A l-Qa’ida seems to be on its heels. The death of Osama bin Laden and the fall of Arab dictators have left its leadership in disarray, its narrative confused, and the organization on the defensive. One silver lining for al-Qaida, however, has been its affiliate organizations. In Iraq, the Maghreb, Somalia, Yemen, and elsewhere, alQa’ida has used local groups to expand its reach, increase its power, and grow its numbers. This string of mergers is not over. In places as diverse as the Sinai Peninsula and Nigeria, al-Qa’ida-linked organizations are emerging. However, the jihadist world is more fractured than it may appear at first glance. Many Salafi-jihadist groups have not joined with al-Qa’ida, and even if they have, tensions and divisions occur that present the United States and its allies with opportunities for weakening the bond. at the same time, several Salafi-jihadist groups chose not to affiliate with al-Qa’ida, including Egypt’s Gamaat al-Islamiyya and Libyan Islamic Fighting Group (LIFG), and fighters in Chechnya, Gaza, and Pakistan maintained their distance as well. Motivations to the Affiliate for Joining There are a number of reasons why a group may choose to affiliate with al-Qa’ida, some practical, some ideological, and some personal: • • Al-Qa’ida has always been both a group with its own agenda and a facilitator of other terrorist groups. This meant that it not only carried out attacks on U.S. targets in Kenya, Tanzania, and Yemen throughout the 1990s, but it helped other jihadist groups with funding, training, and additional logistical essentials. Toward the end of the 1990s, alQa’ida incorporated Egyptian Islamic Jihad into its structure. After September 11, 2001, this process of deepening its relationship with outside groups took off, and today a number of regional groups bear the label “al-Qa’ida” in their name, along with a more local designation.
Setting up Charging the rechargeable battery pack Setting up the rechargeable battery pack 1 Press the tab on the top of the controller’s battery compartment cover, then and pull down to detach the original battery from the controller. Charge your battery pack before its first use and whenever it is drained. 1 Insert the charging plug into the charge port on the front of your wireless controller. 2 Connect the USB plug to any USB port of your Xbox 360. 3 Turn on your console. The charge indicator on the front of the plug glows red as the battery pack charges. When the light glows green, the battery pack is fully charged. Rechargeable battery safety Incorrect battery use may result in battery leakage, overheating, or explosion. When using batteries, make sure that you follow these instructions: • Keep batteries out of reach of children. • Do not heat, open, puncture, mutilate, or dispose of batteries in fire. • If a battery leaks, remove the battery, taking care to keep the leaked fluid from touching your skin or clothes. If fluid from the battery comes into contact with skin or clothes, flush skin with water or remove the clothing immediately. Before inserting a new battery, thoroughly clean the controller with a damp paper towel. • Do not allow metal objects to touch the battery terminals, because they can become hot and cause burns. For example, do not carry the battery in a pocket with keys or coins. • Remove the battery when the product will not be used for an extended period of time.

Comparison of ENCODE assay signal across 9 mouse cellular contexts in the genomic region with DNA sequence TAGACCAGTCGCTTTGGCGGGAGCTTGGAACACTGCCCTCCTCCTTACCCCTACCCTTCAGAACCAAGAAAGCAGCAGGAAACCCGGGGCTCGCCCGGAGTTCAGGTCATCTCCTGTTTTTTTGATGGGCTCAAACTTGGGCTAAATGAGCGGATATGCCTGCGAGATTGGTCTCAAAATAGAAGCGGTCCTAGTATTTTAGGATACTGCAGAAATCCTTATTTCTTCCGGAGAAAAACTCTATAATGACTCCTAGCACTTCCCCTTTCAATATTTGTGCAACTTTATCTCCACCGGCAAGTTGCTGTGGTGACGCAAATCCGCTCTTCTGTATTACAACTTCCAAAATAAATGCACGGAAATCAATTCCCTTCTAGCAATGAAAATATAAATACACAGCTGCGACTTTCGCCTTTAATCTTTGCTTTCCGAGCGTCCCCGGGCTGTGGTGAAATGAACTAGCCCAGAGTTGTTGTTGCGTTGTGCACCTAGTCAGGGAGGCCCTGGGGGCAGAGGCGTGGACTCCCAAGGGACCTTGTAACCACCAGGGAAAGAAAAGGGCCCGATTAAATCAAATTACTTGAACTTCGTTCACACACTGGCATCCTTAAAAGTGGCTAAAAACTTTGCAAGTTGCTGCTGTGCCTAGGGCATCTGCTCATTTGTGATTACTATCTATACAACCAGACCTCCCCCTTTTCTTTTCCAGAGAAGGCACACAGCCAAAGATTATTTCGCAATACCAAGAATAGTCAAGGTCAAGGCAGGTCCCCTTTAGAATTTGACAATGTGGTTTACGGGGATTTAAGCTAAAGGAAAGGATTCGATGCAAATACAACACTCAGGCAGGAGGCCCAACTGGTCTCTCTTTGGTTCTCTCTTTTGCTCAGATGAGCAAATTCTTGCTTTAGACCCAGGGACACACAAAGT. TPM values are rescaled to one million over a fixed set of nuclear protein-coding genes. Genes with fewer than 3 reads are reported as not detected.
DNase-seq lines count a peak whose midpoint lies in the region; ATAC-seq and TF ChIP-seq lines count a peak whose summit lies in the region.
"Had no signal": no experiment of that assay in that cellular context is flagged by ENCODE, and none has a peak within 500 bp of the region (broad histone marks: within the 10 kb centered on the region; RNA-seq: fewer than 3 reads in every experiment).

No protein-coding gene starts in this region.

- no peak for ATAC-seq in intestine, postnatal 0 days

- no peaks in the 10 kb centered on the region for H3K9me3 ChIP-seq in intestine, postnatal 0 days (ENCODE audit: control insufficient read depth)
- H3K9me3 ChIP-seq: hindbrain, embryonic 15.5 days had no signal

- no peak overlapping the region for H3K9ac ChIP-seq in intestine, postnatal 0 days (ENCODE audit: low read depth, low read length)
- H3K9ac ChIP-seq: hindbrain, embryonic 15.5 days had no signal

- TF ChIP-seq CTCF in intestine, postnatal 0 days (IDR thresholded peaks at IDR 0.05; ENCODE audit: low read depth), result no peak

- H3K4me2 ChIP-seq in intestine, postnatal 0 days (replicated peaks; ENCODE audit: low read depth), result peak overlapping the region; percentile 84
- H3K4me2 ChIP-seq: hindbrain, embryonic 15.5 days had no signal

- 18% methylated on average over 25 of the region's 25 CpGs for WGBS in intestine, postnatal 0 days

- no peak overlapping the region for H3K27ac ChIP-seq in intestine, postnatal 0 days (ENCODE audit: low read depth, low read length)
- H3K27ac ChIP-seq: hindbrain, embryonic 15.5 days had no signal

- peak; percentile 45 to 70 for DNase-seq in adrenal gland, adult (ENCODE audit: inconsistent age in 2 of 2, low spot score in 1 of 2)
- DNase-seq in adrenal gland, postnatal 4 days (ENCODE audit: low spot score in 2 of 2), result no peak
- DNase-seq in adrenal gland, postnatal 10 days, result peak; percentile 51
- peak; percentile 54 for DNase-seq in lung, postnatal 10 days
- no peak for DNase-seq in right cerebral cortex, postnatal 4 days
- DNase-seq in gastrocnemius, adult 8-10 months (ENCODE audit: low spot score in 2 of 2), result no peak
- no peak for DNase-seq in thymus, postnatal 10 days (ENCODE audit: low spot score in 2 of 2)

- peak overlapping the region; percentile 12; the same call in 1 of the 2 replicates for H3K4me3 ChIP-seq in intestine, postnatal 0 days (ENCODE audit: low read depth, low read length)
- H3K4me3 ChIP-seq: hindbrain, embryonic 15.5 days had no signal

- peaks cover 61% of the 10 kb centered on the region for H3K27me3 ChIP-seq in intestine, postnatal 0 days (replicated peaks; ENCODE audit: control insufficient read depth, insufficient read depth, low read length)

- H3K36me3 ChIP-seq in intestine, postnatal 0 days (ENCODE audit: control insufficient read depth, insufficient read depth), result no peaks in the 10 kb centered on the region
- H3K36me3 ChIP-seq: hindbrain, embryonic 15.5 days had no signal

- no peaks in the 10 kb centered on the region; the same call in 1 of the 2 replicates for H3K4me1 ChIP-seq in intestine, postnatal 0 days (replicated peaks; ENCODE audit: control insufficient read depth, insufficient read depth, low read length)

• Provides up to 30 hours of playtime with a fully charged battery.* • Recharges in as little as 4 hours.* • Play and recharge the battery pack at the same time. * See “Important Information” on page 7 for limitations. 2 1 Install battery pack Insert the battery pack into your controller, metal contact end first. Press the battery pack to snap into place. Controller 3 2 Charge battery pack 1. Turn on your Xbox 360 console. 2. Connect one end of the charging cable to your controller. Indicator Red: Charging Green: Fully charged 4 Turn on 3. Connect the other end to your Xbox 360 console’s USB port. 4. When the battery pack is fully charged, unplug the charging cable from your controller and console. w Caution: Do not connect the charging cable if a non-rechargeable battery pack is installed. This may damage the controller.